Workers Rights are under attack in Legislatures in states such as Wisconsin, Ohio & Indiana; Workers Rights are also under attack in state and federal courts. United we will prevail. We all must make sacrifices in these battles. I am proud to report that all of our legal services in these Supreme Court battles have been donated free of charge on behalf of injured workers and their families.
Yaeger & Jungbauer Barristers, PLC
Click Here to Read the Full Brief
Experienced and aggressive, the railroad accident law firm of Yaeger & Jungbauer Barristers, PLC gets results, in court and at the negotiating table. A specialized FELA attorney knows how to take on railroads, corporations and their well-funded insurance companies, and we have recovered millions on behalf of our clients.
Personal Injury Litigation
The firm provides cutting-edge representation to injured railroaders throughout the United States in actions brought under the Federal Employers’ Liability Act (FELA), as well as the Federal Safety Appliance Act (FSAA) and the Federal Locomotive Inspection Act (LIA). Most recently, the firm has enjoyed great success in pursuing carpal tunnel claims against the railroads.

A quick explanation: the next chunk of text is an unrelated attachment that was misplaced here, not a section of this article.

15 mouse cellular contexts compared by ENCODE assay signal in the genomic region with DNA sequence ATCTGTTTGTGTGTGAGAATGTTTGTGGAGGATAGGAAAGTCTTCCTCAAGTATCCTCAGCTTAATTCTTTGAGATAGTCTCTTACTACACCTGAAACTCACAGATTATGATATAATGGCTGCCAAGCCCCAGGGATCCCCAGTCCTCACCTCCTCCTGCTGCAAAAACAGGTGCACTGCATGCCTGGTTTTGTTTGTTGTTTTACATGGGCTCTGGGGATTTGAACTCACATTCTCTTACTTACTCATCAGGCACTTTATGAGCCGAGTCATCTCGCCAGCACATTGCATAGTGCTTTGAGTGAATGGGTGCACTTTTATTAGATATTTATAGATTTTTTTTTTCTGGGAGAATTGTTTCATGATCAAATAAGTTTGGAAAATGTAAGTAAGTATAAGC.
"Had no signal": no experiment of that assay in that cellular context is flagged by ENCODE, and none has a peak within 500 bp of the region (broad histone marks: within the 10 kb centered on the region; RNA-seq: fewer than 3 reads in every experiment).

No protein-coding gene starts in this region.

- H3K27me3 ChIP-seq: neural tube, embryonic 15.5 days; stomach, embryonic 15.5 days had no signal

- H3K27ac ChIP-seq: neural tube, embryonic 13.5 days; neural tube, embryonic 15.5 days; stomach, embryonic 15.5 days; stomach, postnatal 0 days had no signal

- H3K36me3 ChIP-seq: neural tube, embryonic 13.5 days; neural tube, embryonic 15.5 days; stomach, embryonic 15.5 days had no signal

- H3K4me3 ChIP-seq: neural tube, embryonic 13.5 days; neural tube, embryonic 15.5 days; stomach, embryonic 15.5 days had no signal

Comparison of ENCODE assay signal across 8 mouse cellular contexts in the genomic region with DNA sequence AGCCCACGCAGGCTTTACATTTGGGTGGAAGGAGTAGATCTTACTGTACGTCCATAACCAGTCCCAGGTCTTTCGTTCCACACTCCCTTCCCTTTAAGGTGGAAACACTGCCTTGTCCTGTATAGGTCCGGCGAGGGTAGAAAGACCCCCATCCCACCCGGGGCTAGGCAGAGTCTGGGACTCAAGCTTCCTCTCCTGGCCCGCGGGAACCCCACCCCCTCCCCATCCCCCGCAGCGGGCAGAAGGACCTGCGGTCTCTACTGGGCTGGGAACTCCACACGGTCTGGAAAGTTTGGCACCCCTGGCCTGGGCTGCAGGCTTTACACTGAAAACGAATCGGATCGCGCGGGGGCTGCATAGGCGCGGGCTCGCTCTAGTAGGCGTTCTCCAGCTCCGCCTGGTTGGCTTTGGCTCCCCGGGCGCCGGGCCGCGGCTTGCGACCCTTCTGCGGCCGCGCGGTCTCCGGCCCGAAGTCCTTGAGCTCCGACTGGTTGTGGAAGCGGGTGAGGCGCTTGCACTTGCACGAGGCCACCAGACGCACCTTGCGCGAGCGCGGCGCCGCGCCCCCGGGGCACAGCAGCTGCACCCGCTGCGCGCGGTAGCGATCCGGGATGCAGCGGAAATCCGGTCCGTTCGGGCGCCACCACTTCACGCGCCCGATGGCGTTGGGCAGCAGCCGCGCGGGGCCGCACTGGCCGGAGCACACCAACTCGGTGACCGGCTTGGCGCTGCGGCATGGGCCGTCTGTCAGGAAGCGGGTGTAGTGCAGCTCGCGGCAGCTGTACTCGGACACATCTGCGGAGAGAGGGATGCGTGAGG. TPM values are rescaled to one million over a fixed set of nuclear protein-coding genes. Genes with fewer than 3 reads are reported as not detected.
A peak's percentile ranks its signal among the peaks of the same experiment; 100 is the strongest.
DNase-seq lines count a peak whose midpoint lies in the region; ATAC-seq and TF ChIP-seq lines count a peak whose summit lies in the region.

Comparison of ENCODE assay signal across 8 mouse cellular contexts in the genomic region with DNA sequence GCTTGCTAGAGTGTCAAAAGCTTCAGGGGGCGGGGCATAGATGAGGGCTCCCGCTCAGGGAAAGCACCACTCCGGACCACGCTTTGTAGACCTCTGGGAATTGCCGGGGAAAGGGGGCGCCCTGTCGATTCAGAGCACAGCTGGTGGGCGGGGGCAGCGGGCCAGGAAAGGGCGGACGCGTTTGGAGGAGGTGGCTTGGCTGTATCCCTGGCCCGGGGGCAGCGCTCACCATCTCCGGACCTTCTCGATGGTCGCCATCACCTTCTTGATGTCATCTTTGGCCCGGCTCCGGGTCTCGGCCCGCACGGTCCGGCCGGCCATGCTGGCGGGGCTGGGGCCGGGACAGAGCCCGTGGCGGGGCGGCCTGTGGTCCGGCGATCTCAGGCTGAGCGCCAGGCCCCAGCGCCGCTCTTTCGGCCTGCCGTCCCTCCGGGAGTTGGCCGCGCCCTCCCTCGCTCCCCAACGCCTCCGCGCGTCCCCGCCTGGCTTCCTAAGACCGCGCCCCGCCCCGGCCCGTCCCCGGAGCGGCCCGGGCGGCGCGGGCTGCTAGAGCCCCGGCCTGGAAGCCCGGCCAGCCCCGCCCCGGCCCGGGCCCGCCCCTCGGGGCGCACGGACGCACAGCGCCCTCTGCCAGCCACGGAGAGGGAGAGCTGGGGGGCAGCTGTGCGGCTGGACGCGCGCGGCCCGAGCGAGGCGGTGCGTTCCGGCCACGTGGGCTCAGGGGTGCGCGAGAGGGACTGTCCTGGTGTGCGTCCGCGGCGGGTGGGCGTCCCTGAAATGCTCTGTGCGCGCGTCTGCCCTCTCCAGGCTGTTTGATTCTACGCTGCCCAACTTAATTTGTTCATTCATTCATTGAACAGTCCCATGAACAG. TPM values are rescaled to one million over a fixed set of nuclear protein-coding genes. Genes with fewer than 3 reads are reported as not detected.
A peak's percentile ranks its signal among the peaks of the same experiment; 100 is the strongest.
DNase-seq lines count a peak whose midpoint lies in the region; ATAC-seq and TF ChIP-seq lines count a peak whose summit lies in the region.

Our personal injury team provides exceptional representation to injured people in automobile, products liability, general negligence and aviation cases. Our many years of experience and nationwide presence means injured people and their families have access to the highest quality legal services at a moment’s notice.
When you are seriously injured it can feel like your whole life is out of your control. You may feel scared and vulnerable, you don’t know what is going on or who to believe. You need solid advice you can trust when it comes to pursuing a claim under the Federal Employers’ Liability Act.
Yaeger & Jungbauer Barristers, PLC is dedicated to representing railroaders and working people throughout the United States who have been injured due to the negligence of others.